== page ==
I'm sitting on the gym bleachers with two students during a break in their Wednesday morning wellness class -- the topic was a healthy body mass index -- when I hear the word for the first time.
"Everybody sees it now as The Howard School," said junior Derelle Roshell.
Did you spot it? Check out the sixth word in his quote. It's a tiny word -- three letters -- nudged between "as" and "Howard." Rhymes with pea. And sea. And celebratory.
Not Howard School.
But ... The Howard School.
"It makes a big difference," said sophomore Taneshia Gearing, next to Derelle on the bleachers. "I want to come in and learn and be educated and part of The Howard School."
It is significant that students, teachers, alums and principals have begun attaching this little word -- the -- at the front of their school. Like The Ohio State. Or The President.
"It adds more power to the name," said Roshell, a wise, gregarious teenager whose principals and classmates have fondly nicknamed "Senator," which probably underestimates him.
This may be the most dramatic opening of school in decades for Howard -- sorry -- The Howard School, in years.
The Howard School has been lifted from the Tennessee Department of Education's watch list of low-performing schools. Thursday night, the school was featured in a full-length documentary, "Build Me a World," which premiered at the Tivoli Theatre.
"Kids are coming back from other schools," said school counselor Ismahen Kadrie.
I'd wager the good news will continue this fall, when last year's test scores [already viewed by principals but embargoed from the public eye] are released.
"I can't talk about it," said Principal Paul Smith.
But his smile does.
When Smith arrived at Howard -- "five years, one month and one day ago," he said Wednesday -- he began the renaming process. When calling parents, speaking at meetings, addressing Central Office, he always said "The Howard School."
It was an act of faith.
"At first, folks were laughing," he said.
No longer. It's reached saturation point, where students -- with pride, seriousness -- call their school The Howard School.
Perhaps it's time the rest of us do, too.
Consider Mason West, the teacher who brought the Talented Tenth program to Howard, which the documentary highlights. Taking West's course is like being given a passport. Students envision new programs at Howard; engage in debate tournaments; travel to Jamaica and Washington, D.C., to meet with high-level government officials; and, like last year, propose to officials at Volkswagen the idea of turning Howard into a training site for future VW workers.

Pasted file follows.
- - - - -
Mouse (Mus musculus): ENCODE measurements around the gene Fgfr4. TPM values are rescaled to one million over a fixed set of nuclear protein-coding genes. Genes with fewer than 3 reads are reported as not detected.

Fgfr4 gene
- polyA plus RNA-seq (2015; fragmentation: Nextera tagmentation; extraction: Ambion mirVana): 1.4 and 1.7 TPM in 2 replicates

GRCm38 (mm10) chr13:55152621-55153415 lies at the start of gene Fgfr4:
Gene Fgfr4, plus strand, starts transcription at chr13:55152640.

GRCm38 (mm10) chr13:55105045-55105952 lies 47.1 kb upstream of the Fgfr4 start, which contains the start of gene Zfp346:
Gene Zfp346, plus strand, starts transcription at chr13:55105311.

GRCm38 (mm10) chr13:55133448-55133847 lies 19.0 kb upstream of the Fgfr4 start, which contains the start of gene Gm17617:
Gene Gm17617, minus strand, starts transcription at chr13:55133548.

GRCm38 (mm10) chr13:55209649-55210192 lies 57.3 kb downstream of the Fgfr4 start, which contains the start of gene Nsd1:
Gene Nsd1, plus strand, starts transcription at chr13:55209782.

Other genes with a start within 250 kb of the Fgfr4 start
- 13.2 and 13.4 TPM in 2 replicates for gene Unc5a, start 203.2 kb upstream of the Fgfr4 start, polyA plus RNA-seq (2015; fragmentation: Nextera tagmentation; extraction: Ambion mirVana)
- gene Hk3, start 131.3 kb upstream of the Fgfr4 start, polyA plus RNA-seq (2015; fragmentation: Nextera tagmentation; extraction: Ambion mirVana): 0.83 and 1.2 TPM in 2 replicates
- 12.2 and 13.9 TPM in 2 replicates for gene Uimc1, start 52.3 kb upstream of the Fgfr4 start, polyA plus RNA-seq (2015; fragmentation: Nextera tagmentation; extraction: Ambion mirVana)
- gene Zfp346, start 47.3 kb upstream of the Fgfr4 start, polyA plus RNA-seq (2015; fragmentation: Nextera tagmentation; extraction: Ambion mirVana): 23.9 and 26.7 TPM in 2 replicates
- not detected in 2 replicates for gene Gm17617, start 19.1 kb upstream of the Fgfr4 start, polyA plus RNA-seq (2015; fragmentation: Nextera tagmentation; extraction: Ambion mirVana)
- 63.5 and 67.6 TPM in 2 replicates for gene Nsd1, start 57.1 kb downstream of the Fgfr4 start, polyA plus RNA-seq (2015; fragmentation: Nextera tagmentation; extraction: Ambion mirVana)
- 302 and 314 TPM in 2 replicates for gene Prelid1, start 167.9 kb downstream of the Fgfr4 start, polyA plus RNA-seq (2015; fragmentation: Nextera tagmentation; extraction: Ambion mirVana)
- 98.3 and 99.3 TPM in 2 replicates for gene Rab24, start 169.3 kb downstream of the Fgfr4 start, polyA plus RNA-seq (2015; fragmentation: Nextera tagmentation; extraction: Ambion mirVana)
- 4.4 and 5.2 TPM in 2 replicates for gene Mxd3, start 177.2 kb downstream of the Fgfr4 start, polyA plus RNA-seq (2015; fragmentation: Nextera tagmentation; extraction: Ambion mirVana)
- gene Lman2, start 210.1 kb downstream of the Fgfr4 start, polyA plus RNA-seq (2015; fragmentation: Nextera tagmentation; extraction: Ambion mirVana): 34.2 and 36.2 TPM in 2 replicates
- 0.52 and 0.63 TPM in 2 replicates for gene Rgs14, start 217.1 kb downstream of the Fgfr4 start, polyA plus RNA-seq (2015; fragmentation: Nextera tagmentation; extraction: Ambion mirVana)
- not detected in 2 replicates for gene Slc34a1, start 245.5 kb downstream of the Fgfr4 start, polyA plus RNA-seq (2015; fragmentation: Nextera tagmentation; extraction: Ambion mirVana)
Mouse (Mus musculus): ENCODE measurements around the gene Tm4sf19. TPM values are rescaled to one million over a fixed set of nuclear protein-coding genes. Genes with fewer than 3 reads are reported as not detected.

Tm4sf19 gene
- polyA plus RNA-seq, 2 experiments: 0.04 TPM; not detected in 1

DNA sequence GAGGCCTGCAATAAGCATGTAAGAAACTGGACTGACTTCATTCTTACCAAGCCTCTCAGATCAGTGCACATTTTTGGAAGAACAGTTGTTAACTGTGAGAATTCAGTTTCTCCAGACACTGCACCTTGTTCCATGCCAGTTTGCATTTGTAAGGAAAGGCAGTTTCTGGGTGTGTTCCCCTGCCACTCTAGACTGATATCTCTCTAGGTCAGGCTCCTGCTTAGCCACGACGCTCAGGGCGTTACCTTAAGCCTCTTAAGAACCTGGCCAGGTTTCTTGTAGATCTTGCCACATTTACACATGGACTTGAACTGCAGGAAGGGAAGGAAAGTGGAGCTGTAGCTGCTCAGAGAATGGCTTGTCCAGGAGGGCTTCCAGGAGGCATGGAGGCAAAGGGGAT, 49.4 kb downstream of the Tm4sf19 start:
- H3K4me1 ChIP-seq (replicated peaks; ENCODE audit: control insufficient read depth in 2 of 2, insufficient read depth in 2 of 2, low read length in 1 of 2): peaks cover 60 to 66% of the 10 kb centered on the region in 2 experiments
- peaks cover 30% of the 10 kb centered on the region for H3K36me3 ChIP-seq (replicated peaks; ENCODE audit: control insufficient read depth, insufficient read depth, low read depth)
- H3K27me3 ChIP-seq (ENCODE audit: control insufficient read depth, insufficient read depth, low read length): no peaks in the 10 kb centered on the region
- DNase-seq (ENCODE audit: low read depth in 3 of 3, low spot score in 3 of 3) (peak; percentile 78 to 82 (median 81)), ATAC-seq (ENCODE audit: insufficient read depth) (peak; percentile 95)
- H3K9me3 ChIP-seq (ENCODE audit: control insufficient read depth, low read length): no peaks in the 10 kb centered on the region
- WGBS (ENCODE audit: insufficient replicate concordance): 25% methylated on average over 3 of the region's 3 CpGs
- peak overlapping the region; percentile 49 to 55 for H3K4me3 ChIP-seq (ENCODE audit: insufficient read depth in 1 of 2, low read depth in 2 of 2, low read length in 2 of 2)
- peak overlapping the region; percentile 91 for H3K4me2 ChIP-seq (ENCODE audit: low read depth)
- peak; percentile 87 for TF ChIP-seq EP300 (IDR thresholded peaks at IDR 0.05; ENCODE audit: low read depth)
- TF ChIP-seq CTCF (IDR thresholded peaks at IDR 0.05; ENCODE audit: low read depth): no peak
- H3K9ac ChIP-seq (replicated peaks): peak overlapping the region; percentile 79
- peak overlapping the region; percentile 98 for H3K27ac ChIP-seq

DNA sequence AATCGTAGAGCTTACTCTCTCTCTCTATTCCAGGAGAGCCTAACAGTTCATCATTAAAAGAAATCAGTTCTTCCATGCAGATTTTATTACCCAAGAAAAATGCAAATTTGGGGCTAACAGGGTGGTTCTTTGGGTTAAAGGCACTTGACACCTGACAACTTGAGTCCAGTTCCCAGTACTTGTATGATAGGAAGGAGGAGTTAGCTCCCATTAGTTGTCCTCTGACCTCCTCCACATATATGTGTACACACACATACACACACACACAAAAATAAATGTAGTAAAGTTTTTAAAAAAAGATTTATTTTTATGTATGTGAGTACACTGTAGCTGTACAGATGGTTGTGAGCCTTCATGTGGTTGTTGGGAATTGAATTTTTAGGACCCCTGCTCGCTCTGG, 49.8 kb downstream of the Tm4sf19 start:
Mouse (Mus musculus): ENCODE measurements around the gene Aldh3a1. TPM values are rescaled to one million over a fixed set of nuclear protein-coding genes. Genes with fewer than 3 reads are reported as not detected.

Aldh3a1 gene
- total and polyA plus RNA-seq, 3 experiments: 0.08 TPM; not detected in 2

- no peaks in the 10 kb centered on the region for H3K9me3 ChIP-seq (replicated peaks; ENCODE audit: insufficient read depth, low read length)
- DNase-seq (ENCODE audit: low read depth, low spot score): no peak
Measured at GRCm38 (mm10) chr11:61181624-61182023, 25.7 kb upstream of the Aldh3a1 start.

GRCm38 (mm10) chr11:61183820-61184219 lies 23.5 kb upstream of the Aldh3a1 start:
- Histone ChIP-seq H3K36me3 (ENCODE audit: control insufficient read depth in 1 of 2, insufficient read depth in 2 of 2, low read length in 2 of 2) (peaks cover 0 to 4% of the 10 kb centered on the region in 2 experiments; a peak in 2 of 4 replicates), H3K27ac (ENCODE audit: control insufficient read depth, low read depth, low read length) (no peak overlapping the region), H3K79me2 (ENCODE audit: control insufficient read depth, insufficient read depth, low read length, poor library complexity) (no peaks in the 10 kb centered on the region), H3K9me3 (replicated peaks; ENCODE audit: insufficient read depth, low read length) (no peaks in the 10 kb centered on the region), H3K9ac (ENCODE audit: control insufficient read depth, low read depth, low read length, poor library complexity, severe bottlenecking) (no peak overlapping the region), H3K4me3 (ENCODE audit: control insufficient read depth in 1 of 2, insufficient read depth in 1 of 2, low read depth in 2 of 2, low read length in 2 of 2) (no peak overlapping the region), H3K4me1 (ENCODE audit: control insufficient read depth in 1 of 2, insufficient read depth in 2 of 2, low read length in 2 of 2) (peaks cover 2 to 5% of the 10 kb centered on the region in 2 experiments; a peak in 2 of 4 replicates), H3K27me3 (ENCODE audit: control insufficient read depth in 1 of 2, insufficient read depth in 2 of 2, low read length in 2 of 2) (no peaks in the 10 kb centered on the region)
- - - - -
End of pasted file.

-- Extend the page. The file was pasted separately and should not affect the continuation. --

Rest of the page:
While the Talented Tenth still exists, West doesn't live in Chattanooga anymore. He moved.
Howard has halls full of talented educators and administrators; West isn't the only one doing good work. But the loss of West is a tremendous loss for our city. He is one of the most inspiring, wisest educators I've seen in my whole career. We should have steered every resource possible into praising, utilizing and promoting him.
Let's learn from the loss of West. Let's invest in -- not ignore -- the future of this school.
Smith's vision has three parts: increase Howard's vocational training, turn the school into a K-12 program and build a 21st century stadium -- with track -- in the empty lot adjacent to the school. He's got miles of data and plenty of pedagogical experience and stats to back up his plan to really make Howard into a downtown school for the new century.
Plenty of deserved attention has been given to other schools in the county. We've hired architects, built buildings, funded additions. On Signal Mountain. In East Brainerd. In North Chattanooga.
Now is the time to invest in The Howard School.
David Cook is the award-winning city columnist for the Times Free Press, working in the same building where he began his post-college career as a sportswriter for the Chattanooga Free Press. Cook, who graduated from Red Bank High, holds a master's degree in Peace and Justice Studies from Prescott College and an English degree from the University of Tennessee at Knoxville. For 12 years, he was a teacher at the middle, high school and university ...